Yes, horrendous isn’t it?

Nurturing our ecosystem, nurturing our clients and ourselves

But it gave rise to 12 key areas we knew were critical to us being able to drive the business forward. We could develop and iterate frameworks and guidance for them, use them to guide our personal development. Eventually, also use them to measure our performance against them.

  • Enabling our best work (technical systems etc)
  • Communicating brilliantly
  • Making great decisions
  • Being the preferred home for the brightest and best talent
  • Leading the thinking
  • Being our best selves
  • Delivering amazing work
  • Building our brand
  • Building our business
  • Innovation

Split across the three dimensions of:

1) nurturing our ecosystem
2) nurturing our clients
3) nurturing ourselves these were

Reinventing Organisations 

We knew they would take an age to design, develop and implement so we consciously decided to deal with them as they became essential. This involved letting go of the need to have all the answers at once, another critical feature of regenerative thinking.

One of the first topics we looked at was ‘Making great decisions’. Our aim being to is to de-centralise decision making so that we can innovate nimbly but sensibly.

“In a self-managing organisation, change can come from any person who senses that change is needed. This is how nature has worked for millions of years. Innovation doesn’t happen centrally, according to plan, but at the edges, all the time, when some organism senses a change in the environment and experiments to find an appropriate response. Some attempts fail to catch on; others rapidly spread to all corners of the ecosystem.”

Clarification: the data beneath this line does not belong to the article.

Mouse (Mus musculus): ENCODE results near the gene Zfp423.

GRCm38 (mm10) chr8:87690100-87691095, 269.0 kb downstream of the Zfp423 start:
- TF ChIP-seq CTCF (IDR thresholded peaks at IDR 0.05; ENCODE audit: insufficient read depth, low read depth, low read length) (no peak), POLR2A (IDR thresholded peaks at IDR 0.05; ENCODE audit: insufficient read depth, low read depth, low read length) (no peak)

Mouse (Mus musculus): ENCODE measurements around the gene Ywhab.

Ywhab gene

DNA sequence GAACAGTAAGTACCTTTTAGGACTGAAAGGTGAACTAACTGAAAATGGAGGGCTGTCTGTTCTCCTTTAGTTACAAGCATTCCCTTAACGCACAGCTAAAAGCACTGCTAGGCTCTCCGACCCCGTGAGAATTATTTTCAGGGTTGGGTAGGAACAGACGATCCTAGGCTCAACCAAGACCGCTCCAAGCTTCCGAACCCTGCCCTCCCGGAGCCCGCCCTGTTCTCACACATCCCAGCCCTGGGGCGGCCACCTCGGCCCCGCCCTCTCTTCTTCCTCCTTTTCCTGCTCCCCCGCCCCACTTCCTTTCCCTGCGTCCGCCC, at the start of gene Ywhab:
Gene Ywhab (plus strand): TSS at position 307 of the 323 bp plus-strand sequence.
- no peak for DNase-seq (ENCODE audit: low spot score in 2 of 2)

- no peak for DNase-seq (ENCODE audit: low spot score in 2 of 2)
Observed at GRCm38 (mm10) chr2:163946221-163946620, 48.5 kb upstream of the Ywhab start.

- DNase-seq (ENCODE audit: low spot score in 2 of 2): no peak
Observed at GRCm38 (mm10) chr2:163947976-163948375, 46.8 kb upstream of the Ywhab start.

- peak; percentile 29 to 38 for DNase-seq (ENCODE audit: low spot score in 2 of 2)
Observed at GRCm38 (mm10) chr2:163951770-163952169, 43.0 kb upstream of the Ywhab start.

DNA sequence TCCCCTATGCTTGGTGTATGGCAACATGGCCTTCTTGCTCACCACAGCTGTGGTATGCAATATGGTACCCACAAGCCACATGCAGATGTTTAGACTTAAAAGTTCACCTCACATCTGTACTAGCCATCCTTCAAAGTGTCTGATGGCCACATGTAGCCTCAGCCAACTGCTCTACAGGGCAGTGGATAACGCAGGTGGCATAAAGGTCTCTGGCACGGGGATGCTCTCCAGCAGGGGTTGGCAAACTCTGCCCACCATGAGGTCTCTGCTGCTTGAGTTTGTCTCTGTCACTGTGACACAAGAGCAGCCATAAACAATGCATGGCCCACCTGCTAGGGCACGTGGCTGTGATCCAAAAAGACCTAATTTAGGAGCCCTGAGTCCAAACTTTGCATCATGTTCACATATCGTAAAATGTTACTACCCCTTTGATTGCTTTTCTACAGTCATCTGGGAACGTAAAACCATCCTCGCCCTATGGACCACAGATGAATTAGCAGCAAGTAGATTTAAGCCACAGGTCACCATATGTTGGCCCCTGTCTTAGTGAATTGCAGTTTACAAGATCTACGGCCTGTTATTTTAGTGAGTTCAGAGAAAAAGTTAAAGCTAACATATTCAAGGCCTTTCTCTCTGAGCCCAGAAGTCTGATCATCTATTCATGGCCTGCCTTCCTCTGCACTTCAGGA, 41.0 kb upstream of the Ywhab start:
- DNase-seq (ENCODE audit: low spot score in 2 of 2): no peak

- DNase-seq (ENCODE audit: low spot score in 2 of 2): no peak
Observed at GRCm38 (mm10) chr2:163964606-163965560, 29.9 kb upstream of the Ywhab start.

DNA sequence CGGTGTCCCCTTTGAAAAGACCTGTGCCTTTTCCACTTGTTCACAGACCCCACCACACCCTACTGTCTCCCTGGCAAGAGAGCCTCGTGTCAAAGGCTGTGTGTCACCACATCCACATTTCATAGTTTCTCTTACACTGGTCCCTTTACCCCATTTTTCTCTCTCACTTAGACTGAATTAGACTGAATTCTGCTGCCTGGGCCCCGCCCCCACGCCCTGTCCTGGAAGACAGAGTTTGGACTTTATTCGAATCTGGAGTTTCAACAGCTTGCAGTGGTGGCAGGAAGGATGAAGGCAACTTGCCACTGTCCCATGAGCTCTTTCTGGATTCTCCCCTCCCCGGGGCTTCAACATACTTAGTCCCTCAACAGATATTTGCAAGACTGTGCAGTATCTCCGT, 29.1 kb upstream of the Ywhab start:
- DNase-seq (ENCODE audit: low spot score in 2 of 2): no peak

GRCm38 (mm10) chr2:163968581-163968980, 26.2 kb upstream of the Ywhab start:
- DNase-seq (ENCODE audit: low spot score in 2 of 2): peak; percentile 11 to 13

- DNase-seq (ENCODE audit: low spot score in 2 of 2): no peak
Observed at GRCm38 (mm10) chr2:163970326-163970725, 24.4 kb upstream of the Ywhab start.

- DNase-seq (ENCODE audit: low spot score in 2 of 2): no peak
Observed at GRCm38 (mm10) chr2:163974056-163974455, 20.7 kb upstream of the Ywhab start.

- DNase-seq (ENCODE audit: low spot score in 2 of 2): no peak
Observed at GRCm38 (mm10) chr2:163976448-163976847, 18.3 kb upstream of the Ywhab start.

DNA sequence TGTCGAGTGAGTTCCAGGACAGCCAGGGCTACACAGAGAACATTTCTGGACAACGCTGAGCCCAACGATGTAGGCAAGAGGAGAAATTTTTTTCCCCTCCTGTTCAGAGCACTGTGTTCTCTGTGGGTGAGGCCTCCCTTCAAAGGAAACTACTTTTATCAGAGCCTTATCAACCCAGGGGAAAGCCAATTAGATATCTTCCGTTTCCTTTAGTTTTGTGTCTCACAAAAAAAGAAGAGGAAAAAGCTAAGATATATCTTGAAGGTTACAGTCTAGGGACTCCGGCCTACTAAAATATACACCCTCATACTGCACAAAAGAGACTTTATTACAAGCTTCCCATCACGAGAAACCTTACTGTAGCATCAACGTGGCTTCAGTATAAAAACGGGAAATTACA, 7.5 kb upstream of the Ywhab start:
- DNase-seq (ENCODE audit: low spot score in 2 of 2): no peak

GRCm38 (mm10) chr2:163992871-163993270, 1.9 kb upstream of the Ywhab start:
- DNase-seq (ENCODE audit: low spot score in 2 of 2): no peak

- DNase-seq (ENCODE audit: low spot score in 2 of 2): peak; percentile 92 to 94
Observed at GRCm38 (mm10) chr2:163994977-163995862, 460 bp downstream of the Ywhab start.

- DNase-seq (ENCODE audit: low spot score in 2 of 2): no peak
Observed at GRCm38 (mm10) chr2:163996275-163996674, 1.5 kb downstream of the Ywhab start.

(From “Reinventing Organizations: A Guide to Creating Organizations Inspired by the Next Stage of Human Consciousness” by Frédéric Laloux, Ken Wilber)

Making Decisions 

The process we sketched out, and are still working to, looks something like this:

  1. Create an open source budget with the input of everyone in the team – we do this in the winter (with the rest of our ‘business planning’) ahead of our winter rest. This way we emerge in January with a clear agenda. We have evolved this into a live, full and transparent P&L accessible by anyone in the team and discussed actively at quarterly gatherings;
  2. Develop a decision making matrix – so that appropriate decisions can be made in the context of the available budget but without the need for unwieldy and potentially slow layers of authorisation;
  3. Decisions with more significant cost or operational implications can then be made with advice and guidance from affected stakeholders (including colleagues and shareholders). This does not mean the decision is passed up a chain of command, but those with greater experience or relevance to the question can provide their input

Does it always work like this? Of course not, not everybody’s comfortable making decisions on behalf of the business. But we have seen some major innovations come through this process. I’m absolutely sure it’s potential is unbounded.

I could go on and on but I hope this gives a flavour of how we initially started embedding regenerative thinking into how we operate.

This will forever be a process of iteration and evolution. Next time, i’ll look at some of the lessons we learnt from our first foray and what we did in response.

Hear my conversation with Giles Hutchins about regenerative leadership on his Leading By Nature podcast here.